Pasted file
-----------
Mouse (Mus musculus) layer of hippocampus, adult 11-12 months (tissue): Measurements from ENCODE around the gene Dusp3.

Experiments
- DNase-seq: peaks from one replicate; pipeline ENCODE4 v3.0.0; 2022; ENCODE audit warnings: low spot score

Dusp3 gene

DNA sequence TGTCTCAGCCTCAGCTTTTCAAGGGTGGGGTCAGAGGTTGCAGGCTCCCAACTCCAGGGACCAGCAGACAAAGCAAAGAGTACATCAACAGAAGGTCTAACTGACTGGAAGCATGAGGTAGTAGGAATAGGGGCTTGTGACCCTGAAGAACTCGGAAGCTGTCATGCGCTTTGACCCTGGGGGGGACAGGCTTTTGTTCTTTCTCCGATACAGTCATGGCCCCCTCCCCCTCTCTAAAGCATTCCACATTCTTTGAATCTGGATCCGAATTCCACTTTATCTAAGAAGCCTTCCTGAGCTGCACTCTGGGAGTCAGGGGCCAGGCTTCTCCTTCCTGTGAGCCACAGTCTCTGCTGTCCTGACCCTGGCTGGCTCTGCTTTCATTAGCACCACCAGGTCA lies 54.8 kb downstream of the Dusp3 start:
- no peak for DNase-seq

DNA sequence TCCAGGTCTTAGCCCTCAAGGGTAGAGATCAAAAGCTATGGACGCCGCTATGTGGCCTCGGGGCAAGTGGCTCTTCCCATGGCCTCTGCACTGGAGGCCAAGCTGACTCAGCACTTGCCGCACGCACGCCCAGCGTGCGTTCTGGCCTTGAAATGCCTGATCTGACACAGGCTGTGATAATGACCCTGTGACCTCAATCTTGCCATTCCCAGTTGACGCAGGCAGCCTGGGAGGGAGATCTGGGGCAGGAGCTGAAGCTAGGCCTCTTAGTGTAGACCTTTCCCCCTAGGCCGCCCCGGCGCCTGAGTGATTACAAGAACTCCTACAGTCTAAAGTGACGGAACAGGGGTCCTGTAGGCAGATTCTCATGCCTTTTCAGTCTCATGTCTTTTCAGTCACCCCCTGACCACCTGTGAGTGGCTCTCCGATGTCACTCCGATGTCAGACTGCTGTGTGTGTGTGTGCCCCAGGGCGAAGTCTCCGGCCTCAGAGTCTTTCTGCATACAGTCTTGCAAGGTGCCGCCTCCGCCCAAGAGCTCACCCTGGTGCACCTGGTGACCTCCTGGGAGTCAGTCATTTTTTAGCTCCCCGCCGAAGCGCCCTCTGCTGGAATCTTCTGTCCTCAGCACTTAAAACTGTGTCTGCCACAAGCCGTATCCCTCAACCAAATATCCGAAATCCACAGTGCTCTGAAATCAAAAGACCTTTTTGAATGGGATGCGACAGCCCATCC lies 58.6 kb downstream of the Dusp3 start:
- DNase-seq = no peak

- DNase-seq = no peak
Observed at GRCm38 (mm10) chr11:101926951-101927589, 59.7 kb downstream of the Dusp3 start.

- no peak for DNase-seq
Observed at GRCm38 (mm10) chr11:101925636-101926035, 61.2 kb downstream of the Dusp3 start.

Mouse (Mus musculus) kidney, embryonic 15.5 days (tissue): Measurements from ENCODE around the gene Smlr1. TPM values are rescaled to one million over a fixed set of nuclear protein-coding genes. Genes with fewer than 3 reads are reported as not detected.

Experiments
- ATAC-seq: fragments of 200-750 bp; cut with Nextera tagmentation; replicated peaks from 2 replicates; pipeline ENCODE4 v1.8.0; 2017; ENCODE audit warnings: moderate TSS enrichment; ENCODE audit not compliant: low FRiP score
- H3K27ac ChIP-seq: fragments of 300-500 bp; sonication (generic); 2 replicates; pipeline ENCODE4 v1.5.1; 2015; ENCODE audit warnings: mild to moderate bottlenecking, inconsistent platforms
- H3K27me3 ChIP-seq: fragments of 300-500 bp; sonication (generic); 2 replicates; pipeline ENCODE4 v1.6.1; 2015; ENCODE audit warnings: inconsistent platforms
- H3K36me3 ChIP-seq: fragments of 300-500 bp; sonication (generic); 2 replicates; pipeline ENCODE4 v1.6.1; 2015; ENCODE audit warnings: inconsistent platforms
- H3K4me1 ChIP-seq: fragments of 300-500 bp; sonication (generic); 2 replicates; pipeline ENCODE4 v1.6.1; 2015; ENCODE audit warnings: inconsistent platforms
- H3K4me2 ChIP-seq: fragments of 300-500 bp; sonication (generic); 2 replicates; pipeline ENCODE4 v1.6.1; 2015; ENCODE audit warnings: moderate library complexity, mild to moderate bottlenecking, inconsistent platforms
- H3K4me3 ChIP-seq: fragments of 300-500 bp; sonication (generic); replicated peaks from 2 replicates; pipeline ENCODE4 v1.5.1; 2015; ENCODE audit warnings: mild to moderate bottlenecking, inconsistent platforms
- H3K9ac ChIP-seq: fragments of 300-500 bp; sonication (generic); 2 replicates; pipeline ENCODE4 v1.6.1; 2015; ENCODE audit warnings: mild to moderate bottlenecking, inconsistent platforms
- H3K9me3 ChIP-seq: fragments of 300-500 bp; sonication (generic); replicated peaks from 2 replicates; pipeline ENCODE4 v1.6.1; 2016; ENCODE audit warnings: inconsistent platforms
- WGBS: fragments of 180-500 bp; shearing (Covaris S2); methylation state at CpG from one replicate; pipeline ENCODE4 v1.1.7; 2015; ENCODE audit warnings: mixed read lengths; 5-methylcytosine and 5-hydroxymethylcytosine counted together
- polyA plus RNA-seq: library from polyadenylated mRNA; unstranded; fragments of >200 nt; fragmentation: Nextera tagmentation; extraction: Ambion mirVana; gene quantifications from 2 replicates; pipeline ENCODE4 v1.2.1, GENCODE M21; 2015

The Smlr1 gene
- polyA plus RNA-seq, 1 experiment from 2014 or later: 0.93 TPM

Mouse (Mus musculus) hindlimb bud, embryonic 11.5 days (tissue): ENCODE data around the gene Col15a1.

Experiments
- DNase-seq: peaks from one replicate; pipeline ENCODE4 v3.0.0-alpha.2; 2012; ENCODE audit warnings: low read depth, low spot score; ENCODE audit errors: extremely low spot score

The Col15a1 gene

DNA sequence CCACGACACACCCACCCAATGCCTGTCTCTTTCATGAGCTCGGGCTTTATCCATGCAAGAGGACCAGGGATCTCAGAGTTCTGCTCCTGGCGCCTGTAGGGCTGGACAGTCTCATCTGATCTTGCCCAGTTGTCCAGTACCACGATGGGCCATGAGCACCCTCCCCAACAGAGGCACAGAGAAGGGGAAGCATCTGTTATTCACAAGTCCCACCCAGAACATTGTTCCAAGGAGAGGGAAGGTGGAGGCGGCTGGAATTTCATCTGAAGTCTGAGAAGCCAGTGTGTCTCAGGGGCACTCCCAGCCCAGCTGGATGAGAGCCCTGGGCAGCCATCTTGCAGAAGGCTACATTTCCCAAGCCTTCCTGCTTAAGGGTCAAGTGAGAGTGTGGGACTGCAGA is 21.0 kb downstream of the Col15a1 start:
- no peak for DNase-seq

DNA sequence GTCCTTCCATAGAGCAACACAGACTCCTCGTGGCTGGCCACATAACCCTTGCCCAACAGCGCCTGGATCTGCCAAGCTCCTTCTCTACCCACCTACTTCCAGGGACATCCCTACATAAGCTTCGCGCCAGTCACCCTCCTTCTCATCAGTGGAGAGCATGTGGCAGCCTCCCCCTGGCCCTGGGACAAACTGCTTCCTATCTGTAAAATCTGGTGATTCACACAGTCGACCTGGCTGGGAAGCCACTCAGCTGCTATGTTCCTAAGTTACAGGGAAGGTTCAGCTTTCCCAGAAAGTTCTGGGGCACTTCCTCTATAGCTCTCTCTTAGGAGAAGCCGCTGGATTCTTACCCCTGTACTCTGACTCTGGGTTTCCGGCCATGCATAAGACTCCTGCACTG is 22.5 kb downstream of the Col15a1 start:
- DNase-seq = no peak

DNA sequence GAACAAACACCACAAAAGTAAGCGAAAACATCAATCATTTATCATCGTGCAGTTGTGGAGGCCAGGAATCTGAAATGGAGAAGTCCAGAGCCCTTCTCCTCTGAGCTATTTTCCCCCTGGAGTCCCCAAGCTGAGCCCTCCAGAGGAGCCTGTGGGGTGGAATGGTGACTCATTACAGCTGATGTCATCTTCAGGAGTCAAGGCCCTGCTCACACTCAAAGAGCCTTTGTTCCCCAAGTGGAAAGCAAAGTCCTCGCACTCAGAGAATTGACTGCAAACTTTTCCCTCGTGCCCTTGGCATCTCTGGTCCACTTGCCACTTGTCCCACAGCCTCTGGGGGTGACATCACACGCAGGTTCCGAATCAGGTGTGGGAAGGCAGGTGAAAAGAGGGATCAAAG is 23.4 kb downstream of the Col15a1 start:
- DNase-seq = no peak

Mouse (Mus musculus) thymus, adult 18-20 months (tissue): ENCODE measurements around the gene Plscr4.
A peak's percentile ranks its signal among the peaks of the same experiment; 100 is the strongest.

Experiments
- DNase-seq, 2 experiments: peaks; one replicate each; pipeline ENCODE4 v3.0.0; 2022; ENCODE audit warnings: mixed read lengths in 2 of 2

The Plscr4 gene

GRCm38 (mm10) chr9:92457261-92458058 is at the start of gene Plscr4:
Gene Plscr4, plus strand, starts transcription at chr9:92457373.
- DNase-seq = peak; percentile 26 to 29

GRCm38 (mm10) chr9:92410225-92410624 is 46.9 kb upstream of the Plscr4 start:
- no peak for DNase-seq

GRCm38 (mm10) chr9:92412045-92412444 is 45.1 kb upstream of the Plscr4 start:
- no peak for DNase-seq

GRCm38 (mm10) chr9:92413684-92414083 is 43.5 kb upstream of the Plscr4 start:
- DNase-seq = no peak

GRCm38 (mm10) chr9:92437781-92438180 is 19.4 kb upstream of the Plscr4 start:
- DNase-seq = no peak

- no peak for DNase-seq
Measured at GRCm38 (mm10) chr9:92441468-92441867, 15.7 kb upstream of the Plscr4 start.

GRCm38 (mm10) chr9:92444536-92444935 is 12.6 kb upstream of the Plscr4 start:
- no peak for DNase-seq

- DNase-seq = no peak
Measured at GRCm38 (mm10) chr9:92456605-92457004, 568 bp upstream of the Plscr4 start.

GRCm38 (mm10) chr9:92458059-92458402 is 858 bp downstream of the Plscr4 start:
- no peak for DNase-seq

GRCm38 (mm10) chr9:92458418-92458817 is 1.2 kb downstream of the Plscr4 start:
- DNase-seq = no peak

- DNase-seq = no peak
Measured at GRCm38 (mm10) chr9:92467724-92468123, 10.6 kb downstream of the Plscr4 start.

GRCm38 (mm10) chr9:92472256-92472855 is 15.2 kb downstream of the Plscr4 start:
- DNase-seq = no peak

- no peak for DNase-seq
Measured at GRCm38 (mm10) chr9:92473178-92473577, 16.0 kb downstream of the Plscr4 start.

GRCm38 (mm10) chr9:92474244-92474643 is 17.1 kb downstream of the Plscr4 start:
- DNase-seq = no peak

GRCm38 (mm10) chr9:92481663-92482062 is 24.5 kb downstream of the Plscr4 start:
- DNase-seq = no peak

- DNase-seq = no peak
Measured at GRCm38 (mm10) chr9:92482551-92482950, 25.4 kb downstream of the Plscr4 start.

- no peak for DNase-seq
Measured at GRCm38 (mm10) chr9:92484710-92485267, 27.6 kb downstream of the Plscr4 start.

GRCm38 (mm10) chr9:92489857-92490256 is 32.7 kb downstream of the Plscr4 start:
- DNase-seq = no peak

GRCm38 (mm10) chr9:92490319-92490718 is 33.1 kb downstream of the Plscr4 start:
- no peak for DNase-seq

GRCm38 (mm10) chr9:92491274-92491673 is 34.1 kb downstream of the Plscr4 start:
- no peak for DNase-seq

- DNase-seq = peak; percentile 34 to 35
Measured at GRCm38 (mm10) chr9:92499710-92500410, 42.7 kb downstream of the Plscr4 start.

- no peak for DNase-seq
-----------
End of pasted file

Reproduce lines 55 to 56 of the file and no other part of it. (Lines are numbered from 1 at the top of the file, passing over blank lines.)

Measured at GRCm38 (mm10) chr9:92441468-92441867, 15.7 kb upstream of the Plscr4 start.

GRCm38 (mm10) chr9:92444536-92444935 is 12.6 kb upstream of the Plscr4 start: